Working Together to Guarantee Learning for Every Student
As a school district, we add value and increase community confidence when we demonstrate our professional skill and our commitment results in learning gains for every student, from the highly able learner to the severely challenged learner.
This aspiration becomes even more realistic when all CA staff members take ownership for student learning, and when we are able to engage families and community organizations to support student learning.
We will gather data and report to the community on our success in achieving the following goals:
Indicators of success:
- All Carman-Ainsworth Community School Buildings will achieve Adequate Yearly Progress.
- All students will achieve a minimum of a year of learning for a year of attendance and instruction.
- All students achieving below grade level will demonstrate an acceleration of learning beyond one year of growth for a year of attendance and instruction.
- Carman-Ainsworth High School will achieve a 0% drop-out rate.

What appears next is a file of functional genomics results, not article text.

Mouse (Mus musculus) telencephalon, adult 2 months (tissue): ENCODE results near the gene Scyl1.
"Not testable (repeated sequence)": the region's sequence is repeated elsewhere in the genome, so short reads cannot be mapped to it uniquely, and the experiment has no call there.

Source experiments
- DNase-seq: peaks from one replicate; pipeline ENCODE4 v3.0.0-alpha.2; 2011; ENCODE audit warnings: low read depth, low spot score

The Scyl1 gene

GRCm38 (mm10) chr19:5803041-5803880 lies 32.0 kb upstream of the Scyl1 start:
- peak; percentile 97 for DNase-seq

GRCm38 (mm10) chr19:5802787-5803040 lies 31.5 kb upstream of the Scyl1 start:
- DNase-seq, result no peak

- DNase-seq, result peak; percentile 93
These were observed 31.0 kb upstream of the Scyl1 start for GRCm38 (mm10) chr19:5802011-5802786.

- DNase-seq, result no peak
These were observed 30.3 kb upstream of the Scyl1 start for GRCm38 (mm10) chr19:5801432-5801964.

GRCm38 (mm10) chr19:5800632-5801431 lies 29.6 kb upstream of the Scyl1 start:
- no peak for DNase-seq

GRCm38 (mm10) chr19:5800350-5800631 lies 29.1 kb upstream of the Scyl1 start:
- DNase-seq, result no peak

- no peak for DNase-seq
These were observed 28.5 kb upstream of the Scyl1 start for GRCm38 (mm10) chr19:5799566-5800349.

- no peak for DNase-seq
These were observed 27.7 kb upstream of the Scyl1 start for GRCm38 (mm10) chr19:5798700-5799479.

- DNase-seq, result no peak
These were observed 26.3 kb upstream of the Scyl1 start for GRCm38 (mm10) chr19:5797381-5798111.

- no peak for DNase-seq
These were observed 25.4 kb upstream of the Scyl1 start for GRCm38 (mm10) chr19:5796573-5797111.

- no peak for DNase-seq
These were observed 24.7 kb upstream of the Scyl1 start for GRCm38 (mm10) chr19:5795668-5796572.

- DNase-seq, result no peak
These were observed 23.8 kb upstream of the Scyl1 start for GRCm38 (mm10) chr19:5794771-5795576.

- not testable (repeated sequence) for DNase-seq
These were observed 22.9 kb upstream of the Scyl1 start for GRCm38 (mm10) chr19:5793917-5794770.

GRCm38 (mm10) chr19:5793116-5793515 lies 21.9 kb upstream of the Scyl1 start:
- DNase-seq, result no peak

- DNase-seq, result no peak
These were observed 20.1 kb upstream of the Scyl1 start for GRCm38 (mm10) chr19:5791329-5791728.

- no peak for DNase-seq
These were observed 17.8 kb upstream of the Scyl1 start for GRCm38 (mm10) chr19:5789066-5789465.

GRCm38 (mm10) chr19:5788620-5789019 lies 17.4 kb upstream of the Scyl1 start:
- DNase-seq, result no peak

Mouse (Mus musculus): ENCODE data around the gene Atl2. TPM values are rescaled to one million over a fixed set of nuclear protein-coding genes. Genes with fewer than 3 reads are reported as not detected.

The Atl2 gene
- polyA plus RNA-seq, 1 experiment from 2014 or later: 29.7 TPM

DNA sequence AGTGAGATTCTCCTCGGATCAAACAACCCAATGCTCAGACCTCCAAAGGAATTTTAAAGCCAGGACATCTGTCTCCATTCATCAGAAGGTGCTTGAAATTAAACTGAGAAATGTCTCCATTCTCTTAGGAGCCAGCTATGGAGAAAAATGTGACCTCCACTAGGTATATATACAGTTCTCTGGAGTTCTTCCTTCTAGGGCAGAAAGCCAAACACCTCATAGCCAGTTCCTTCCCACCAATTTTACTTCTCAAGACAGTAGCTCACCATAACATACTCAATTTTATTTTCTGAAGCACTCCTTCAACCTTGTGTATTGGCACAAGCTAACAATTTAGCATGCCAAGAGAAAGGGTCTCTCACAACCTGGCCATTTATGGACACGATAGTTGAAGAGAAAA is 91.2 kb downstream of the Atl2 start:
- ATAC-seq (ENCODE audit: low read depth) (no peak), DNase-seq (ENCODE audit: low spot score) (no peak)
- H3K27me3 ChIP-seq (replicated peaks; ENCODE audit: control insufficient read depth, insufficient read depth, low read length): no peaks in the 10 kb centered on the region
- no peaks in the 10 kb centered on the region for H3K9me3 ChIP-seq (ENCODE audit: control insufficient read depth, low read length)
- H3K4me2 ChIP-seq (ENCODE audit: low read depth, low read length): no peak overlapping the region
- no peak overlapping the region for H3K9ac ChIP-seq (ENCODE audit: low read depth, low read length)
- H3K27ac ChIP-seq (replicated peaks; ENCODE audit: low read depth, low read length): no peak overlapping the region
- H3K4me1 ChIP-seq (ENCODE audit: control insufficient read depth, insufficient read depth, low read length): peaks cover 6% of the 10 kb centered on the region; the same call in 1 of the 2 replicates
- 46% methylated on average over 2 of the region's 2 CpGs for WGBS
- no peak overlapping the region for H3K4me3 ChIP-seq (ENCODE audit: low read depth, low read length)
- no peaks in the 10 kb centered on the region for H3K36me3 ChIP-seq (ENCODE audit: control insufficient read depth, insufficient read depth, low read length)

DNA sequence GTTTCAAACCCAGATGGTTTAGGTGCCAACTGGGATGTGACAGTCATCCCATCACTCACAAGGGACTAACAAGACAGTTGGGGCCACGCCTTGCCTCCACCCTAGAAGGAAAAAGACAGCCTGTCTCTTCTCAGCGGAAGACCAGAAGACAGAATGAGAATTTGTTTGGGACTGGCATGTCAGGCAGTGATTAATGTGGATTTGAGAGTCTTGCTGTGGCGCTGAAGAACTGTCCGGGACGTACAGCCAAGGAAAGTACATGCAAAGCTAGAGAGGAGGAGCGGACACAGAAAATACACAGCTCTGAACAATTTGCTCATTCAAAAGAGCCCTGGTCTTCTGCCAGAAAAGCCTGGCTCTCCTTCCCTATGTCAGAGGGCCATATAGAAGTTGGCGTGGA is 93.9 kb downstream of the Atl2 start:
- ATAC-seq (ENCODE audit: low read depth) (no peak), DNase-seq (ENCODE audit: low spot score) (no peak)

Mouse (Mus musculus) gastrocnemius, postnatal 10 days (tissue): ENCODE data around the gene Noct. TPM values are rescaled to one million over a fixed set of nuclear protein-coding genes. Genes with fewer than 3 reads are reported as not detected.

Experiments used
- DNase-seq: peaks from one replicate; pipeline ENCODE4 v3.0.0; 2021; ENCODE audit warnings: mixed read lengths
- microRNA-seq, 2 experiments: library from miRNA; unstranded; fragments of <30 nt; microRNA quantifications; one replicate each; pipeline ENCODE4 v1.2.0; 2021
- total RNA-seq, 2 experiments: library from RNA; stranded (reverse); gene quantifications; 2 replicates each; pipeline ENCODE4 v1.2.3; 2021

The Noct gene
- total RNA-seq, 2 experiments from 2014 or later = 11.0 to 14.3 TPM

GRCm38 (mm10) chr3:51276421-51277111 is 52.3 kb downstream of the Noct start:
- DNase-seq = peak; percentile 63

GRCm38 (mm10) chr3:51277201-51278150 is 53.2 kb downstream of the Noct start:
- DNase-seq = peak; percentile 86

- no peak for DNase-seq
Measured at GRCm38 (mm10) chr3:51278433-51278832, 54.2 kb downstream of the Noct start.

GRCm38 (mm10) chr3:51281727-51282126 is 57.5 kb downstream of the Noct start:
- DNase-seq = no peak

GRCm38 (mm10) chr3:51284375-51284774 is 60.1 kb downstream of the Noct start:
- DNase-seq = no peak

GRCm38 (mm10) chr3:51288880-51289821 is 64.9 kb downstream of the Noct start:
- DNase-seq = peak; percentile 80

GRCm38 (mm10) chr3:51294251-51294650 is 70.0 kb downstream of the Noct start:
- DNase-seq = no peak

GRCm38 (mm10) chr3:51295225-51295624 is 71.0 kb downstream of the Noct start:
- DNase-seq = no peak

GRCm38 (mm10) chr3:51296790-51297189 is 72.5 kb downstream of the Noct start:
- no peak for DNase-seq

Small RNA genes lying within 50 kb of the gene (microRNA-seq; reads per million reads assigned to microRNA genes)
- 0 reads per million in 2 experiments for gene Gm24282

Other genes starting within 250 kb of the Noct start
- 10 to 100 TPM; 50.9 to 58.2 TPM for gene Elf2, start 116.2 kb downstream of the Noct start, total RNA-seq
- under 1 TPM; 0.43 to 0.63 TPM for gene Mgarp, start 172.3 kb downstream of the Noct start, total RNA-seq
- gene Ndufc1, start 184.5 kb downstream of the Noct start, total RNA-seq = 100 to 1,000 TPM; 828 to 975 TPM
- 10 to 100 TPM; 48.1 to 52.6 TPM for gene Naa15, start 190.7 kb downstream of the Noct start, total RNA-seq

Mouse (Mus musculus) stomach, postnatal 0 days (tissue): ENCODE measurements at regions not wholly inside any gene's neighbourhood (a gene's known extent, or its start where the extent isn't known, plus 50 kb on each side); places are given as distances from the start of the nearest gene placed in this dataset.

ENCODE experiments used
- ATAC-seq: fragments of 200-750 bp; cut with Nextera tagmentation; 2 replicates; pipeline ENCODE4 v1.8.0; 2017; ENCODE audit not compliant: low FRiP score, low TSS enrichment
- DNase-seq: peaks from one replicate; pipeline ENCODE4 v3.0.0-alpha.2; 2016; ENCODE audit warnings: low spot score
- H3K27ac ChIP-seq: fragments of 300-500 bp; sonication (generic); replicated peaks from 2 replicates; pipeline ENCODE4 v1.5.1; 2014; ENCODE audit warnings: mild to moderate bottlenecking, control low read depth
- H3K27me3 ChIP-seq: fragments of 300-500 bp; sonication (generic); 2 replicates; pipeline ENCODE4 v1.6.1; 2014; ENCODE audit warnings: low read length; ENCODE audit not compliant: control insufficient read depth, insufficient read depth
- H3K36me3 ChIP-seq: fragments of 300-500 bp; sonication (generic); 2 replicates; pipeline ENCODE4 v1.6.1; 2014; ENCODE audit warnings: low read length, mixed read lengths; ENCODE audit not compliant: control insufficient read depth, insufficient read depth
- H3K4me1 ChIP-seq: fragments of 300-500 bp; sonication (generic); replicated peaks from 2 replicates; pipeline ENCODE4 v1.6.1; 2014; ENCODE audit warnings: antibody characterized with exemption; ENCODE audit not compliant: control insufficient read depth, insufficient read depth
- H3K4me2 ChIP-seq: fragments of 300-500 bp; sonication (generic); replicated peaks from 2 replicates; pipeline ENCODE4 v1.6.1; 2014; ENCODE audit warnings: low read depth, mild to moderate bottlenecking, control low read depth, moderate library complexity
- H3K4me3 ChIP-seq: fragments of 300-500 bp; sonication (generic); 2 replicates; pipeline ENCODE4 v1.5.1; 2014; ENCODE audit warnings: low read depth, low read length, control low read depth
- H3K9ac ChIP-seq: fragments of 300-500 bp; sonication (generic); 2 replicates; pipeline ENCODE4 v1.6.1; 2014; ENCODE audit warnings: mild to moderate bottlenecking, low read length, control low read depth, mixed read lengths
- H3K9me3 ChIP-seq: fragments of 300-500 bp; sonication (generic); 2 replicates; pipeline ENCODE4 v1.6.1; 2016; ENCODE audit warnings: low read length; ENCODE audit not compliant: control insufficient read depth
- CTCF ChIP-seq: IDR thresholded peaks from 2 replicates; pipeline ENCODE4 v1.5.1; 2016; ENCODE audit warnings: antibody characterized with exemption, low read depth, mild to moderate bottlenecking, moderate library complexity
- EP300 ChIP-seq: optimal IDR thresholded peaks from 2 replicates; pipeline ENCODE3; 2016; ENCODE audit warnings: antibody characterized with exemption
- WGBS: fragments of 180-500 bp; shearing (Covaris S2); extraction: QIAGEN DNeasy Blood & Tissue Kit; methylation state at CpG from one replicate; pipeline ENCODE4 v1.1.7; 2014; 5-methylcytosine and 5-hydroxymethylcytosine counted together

Indicators of success:
- All stakeholders will report satisfaction in the District¡¯s efforts to provide safe, nurturing, learning environments and demonstrate an unmistakable commitment to service.
- Our community will report an increased confidence in the value of Carman-Ainsworth Community Schools through a survey.
Indicators of success:
- The District will achieve AdvancED (NCA) District Accreditation Status through the external Quality Assurance Review Process.
- The District will achieve budgetary reductions in non-instructional expenditures.
- All employees will indicate how their role helps to achieve the District Vision through a survey.
- High expectations
- Successful learning opportunities
- Rich cultural experiences
- A needs-fulfilling environment
- Family and community involvement
- An environment which ignites a passion to continuously learn
- Equitable access to quality programs
- An unwavering commitment to continuous improvement.
- Has unlimited potential
- Has a right to be safe and to be respected
- Is empowered through learning
- Needs to be proficient in 21st century skills
- Needs clear expectations
- Should understand the value of service
- Must learn to communicate effectively
- Should treat others as they would want to be treated.